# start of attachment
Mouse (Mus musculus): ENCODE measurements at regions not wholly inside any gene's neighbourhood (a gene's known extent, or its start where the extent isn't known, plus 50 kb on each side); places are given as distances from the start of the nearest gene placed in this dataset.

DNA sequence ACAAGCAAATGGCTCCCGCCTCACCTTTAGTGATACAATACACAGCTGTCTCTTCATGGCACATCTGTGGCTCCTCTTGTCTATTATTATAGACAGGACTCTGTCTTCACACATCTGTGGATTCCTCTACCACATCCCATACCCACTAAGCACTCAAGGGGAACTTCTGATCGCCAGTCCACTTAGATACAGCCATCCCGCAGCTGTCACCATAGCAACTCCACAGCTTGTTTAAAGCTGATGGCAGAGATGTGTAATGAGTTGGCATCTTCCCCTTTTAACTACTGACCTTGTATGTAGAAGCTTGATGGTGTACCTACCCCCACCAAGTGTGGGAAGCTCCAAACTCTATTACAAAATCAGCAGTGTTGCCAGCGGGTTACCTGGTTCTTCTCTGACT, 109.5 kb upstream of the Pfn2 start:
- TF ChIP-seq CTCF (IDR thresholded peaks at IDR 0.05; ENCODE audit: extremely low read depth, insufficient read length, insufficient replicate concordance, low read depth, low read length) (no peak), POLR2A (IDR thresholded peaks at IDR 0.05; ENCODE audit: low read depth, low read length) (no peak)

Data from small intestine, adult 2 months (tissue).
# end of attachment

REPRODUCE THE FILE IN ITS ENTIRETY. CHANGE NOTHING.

Mouse (Mus musculus): ENCODE measurements at regions not wholly inside any gene's neighbourhood (a gene's known extent, or its start where the extent isn't known, plus 50 kb on each side); places are given as distances from the start of the nearest gene placed in this dataset.

DNA sequence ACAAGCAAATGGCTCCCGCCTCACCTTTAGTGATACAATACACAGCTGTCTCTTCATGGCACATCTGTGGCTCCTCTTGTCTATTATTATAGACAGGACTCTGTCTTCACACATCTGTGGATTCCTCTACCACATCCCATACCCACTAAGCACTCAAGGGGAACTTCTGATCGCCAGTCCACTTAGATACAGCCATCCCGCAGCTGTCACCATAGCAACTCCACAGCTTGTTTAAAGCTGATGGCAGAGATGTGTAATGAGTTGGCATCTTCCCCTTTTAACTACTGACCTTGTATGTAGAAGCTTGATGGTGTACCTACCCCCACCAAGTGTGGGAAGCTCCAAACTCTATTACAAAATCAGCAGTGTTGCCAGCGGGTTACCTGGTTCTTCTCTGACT, 109.5 kb upstream of the Pfn2 start:
- TF ChIP-seq CTCF (IDR thresholded peaks at IDR 0.05; ENCODE audit: extremely low read depth, insufficient read length, insufficient replicate concordance, low read depth, low read length) (no peak), POLR2A (IDR thresholded peaks at IDR 0.05; ENCODE audit: low read depth, low read length) (no peak)

Data from small intestine, adult 2 months (tissue).